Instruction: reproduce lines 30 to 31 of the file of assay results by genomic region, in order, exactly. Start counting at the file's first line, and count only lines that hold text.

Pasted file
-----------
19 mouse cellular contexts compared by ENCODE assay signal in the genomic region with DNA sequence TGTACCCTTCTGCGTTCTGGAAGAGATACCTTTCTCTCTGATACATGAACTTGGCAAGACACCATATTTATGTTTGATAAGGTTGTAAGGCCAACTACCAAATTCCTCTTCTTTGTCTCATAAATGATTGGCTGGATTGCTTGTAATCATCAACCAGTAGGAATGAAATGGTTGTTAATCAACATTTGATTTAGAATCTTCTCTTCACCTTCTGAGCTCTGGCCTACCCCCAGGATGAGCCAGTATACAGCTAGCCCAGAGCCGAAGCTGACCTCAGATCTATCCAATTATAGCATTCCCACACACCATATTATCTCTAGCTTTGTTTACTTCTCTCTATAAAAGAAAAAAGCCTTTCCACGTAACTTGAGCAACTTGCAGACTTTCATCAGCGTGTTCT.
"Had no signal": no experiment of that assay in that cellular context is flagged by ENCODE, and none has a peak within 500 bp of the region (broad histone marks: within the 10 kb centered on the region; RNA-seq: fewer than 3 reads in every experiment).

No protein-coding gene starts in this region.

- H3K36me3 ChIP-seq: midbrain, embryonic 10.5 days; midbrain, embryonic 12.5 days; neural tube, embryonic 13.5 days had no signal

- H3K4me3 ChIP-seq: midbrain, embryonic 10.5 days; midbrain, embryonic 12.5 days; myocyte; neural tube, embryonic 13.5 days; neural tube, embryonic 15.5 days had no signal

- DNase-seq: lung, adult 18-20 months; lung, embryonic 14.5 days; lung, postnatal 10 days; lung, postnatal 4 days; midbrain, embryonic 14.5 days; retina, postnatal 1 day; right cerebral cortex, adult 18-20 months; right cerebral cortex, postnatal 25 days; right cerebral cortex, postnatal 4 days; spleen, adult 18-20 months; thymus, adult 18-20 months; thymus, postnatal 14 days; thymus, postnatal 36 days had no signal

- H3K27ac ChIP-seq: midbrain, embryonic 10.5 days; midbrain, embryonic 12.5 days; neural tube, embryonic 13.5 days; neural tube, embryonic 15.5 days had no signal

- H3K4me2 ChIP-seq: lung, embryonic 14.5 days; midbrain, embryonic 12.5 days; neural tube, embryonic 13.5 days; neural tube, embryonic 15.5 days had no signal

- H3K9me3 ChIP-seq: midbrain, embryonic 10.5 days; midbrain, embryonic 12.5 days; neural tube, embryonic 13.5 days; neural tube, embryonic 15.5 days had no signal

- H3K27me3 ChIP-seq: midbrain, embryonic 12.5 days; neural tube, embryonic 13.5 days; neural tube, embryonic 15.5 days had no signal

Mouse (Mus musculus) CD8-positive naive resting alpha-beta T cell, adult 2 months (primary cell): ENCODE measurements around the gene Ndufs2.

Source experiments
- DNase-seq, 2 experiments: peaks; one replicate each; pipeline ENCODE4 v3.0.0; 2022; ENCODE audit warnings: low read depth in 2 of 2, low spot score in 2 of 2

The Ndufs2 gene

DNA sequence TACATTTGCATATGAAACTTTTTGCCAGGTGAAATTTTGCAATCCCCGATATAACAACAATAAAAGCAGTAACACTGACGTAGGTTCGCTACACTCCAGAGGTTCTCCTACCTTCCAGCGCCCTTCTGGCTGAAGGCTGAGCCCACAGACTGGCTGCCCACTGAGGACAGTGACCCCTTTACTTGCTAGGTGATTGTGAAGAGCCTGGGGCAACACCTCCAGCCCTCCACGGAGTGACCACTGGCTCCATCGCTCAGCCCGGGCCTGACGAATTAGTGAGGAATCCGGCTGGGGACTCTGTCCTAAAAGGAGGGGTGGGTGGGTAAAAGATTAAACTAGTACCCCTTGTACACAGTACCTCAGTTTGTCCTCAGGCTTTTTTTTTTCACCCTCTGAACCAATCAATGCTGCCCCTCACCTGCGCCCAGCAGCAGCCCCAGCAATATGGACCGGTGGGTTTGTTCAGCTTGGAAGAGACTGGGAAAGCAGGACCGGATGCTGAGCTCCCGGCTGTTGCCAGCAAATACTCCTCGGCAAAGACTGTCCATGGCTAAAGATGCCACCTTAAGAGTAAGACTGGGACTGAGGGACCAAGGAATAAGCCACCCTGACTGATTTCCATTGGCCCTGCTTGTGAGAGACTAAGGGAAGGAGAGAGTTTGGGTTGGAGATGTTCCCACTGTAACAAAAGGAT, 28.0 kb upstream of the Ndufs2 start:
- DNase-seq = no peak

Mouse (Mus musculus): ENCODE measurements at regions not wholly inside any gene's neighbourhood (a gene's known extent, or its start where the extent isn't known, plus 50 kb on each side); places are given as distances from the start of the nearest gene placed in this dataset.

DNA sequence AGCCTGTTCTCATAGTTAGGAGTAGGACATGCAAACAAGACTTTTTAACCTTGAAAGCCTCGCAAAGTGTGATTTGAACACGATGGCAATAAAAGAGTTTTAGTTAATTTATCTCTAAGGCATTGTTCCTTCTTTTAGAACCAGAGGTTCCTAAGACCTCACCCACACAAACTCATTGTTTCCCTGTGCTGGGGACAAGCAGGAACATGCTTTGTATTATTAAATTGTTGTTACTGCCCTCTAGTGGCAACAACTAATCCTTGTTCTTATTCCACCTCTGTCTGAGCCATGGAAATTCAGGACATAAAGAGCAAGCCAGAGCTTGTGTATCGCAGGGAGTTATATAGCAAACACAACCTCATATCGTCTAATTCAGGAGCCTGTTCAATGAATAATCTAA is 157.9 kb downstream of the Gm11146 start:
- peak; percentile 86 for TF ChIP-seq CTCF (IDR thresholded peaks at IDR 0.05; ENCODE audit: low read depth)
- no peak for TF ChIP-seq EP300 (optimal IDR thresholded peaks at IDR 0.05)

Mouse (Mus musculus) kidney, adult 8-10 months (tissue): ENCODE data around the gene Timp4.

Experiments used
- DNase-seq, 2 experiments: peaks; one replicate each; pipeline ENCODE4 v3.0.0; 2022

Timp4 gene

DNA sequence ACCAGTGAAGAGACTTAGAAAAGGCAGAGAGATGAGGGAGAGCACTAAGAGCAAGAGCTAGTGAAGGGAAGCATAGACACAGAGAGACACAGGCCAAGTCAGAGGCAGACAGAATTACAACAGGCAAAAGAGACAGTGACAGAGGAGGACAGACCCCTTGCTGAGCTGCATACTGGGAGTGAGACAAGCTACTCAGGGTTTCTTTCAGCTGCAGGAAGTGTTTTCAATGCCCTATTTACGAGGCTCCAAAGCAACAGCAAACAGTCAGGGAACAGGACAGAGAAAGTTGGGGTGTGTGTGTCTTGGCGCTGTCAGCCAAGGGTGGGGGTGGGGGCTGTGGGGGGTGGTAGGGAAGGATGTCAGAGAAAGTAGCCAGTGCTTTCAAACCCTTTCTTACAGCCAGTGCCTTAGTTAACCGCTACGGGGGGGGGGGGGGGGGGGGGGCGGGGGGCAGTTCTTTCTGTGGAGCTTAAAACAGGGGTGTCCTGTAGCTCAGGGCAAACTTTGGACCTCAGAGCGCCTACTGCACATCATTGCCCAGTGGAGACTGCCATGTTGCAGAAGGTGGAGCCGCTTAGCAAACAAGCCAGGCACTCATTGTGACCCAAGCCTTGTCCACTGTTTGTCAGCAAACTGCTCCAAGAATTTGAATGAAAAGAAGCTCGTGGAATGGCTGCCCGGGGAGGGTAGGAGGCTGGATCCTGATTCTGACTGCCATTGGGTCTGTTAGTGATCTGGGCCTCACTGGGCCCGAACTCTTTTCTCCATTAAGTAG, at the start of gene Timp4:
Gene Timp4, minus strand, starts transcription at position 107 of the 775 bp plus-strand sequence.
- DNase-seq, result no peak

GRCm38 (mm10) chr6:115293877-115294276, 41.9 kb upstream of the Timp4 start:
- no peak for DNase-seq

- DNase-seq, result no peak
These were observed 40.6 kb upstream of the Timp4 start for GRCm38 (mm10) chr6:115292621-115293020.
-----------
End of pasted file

- DNase-seq, result no peak
These were observed 40.6 kb upstream of the Timp4 start for GRCm38 (mm10) chr6:115292621-115293020.